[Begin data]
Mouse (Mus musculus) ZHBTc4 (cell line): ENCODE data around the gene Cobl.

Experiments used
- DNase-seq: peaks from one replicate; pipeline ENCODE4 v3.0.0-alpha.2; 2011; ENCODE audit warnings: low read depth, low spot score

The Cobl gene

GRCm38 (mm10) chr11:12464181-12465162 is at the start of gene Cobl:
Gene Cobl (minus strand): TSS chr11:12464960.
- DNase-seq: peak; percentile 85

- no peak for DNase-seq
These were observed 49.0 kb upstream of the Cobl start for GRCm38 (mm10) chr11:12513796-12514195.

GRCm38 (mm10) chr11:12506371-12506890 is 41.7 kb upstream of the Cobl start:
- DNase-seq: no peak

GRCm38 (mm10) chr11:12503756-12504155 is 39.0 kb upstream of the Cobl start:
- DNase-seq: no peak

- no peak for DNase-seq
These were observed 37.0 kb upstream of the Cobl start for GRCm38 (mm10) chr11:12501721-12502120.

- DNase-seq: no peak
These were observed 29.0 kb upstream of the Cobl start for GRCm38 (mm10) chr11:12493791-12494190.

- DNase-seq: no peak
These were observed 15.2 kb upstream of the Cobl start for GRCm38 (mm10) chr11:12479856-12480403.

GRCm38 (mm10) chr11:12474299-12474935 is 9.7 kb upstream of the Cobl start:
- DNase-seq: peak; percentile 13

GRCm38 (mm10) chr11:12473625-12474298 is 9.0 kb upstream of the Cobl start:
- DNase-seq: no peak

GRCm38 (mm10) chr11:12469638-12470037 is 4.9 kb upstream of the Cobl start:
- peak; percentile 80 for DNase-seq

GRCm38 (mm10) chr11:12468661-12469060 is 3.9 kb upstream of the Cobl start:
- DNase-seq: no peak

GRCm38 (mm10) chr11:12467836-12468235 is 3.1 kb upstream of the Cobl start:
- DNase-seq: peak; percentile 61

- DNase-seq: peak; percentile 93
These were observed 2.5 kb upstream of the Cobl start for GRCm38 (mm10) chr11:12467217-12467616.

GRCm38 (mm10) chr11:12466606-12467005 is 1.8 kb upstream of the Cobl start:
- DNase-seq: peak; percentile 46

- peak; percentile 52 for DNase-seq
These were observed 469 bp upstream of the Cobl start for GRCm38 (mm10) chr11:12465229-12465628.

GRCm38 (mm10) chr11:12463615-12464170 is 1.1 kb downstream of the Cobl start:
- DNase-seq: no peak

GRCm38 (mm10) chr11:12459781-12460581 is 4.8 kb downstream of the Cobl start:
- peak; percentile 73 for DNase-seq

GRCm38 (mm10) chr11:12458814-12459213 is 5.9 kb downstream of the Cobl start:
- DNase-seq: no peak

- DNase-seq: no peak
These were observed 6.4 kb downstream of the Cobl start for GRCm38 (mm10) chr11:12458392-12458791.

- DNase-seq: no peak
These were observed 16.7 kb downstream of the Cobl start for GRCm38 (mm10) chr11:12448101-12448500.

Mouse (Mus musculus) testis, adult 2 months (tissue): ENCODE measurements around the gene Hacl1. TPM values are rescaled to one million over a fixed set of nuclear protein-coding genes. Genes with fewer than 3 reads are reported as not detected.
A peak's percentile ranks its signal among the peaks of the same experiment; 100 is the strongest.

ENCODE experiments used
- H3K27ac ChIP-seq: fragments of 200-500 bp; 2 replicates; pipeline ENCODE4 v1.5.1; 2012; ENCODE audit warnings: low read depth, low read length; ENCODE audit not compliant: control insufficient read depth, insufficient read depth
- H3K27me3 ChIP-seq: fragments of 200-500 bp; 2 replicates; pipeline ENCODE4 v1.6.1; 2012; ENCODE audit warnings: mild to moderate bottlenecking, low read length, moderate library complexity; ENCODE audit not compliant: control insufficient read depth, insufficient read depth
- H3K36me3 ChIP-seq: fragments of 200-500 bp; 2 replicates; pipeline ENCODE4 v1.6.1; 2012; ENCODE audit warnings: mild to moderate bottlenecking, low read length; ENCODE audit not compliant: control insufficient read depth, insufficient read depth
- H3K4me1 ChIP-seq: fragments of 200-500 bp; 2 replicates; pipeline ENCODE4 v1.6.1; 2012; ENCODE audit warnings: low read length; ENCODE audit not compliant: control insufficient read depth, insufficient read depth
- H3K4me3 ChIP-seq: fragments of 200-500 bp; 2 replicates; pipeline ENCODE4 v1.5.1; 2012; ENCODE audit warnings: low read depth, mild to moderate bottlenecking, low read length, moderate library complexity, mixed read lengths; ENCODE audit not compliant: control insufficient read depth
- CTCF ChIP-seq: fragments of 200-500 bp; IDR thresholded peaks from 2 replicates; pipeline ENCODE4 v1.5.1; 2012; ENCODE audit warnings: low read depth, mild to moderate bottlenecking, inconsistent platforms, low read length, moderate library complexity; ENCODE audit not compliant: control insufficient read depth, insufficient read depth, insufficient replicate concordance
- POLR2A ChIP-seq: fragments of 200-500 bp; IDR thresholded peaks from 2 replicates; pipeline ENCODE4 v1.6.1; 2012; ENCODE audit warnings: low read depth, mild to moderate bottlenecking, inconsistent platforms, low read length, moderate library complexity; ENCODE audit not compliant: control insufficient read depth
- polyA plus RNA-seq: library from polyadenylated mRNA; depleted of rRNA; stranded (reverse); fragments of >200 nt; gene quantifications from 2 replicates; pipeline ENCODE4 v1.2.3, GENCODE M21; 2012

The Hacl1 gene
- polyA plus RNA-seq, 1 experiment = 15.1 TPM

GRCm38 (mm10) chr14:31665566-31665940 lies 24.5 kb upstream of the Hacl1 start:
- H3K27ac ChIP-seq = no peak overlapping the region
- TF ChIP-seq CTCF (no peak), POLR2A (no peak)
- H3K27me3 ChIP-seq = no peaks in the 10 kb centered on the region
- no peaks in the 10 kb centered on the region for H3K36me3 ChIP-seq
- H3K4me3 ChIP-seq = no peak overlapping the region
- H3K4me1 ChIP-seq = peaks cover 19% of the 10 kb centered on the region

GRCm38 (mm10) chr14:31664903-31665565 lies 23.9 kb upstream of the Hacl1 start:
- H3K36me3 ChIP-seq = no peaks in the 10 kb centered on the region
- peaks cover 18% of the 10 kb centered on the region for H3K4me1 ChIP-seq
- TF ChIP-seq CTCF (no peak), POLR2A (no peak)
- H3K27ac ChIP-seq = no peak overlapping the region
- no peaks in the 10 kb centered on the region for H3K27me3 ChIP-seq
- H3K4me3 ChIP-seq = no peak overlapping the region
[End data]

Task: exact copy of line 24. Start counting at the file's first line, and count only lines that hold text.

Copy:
GRCm38 (mm10) chr11:12469638-12470037 is 4.9 kb upstream of the Cobl start: